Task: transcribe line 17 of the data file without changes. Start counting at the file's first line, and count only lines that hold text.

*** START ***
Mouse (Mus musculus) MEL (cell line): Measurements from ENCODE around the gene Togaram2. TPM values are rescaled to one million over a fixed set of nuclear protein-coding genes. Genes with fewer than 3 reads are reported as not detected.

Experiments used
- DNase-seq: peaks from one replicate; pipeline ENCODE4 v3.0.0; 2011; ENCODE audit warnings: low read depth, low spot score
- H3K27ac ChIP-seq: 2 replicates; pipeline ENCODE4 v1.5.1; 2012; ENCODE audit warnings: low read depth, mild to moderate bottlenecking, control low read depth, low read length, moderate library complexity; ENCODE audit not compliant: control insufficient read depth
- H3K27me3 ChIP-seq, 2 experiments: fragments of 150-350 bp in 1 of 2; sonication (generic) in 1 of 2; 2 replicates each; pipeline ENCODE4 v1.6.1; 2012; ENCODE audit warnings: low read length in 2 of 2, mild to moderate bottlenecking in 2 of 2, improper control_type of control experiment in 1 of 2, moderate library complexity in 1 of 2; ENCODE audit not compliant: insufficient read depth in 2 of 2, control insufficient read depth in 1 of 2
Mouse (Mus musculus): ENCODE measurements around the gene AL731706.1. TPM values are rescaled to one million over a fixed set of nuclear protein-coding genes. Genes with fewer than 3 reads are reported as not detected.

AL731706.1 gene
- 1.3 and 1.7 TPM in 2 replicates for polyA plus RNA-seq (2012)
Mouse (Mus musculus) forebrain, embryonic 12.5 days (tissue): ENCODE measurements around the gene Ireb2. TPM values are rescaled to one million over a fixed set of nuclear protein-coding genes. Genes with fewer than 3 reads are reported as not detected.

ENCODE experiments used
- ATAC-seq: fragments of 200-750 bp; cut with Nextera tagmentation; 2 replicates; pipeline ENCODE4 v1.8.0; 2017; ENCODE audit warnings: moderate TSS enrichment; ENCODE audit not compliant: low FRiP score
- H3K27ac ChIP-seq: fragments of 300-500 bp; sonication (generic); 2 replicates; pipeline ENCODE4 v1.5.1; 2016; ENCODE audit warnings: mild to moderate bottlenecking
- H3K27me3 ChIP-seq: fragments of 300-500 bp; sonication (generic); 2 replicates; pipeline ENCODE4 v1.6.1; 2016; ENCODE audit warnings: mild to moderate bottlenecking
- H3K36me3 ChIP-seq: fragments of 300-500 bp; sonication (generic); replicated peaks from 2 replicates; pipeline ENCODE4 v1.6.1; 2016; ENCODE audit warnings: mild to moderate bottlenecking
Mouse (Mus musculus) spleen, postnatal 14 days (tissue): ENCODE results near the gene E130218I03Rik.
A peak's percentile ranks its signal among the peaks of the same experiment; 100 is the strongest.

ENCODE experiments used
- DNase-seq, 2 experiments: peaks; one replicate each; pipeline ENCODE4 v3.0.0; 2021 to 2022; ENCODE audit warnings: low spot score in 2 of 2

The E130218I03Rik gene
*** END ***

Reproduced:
ENCODE experiments used